In terms of events to honour the former Secretary‑General that we expect here, at this point on Wednesday morning we expect Secretary‑General António Guterres to lay a wreath in honour of Mr. Annan at a ceremony that will take place near the meditation room in the Visitors’ Lobby of the General Assembly Building. Mr. Guterres, who is expected to be accompanied by the Permanent Representative of Ghana, will also be delivering remarks and sign the condolence book. The condolence book we expect to be in front of the meditation room from 3 p.m. onwards this afternoon through the end of the week, though that may change. Delegates, staff and media will be invited to the ceremony on Wednesday as soon as the exact details are worked out. The UN flag, as you have seen, has been at half‑mast since yesterday and will continue to be half‑mast through Tuesday as they will be at all UN duty stations throughout the world. Condolence books will also be open in duty stations. And I think Brenden will update you on General Assembly ceremonies and the Security Council will also be planning something this week. Timing and detail should be worked out shortly.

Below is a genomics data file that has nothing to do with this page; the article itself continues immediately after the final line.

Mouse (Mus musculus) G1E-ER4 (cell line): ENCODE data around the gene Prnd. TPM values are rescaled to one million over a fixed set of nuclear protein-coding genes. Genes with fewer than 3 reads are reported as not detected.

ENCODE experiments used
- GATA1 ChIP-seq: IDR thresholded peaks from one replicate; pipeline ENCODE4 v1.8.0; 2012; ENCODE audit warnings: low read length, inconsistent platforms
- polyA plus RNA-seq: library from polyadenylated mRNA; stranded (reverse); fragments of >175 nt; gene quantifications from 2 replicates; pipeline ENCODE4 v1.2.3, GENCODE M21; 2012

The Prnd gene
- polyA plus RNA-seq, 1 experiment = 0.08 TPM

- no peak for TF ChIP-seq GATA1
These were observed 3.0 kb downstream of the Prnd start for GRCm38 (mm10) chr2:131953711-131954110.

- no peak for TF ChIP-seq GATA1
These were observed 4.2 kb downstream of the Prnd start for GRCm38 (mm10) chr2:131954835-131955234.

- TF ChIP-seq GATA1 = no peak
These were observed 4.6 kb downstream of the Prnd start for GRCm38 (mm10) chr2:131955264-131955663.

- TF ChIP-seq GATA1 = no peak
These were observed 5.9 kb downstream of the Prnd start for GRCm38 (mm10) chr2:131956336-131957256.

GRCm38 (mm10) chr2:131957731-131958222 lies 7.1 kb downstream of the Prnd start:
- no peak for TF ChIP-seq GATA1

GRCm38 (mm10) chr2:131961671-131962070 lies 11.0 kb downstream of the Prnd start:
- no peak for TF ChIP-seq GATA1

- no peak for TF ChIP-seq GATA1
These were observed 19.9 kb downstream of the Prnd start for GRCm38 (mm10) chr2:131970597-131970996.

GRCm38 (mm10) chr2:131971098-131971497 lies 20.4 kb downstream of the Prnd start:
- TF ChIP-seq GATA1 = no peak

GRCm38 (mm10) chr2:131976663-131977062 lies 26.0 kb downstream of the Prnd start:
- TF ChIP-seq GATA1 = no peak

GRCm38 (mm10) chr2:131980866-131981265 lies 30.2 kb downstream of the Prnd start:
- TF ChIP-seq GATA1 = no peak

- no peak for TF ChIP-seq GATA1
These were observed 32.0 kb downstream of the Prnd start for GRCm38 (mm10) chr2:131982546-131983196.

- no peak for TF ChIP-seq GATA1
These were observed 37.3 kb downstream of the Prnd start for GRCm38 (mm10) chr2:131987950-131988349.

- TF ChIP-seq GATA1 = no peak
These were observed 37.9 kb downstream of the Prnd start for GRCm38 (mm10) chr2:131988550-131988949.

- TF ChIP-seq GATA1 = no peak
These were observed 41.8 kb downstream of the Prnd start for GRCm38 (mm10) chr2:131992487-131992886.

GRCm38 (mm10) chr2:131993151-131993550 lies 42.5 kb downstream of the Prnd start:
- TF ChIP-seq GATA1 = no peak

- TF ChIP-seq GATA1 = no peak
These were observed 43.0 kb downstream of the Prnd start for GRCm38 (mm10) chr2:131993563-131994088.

Turning to Syria, the UN Office for the Coordination of Humanitarian Affairs says that, as the Government of Syria has regained most of the south‑west in the country in recent weeks, thousands of displaced families returned to their areas of origin in Dara’a and Quneitra Governorates. As of 16 August, the number of displaced people has dropped to around 57,000 in those two governorates, but the need for humanitarian assistance and protection services continues to be high.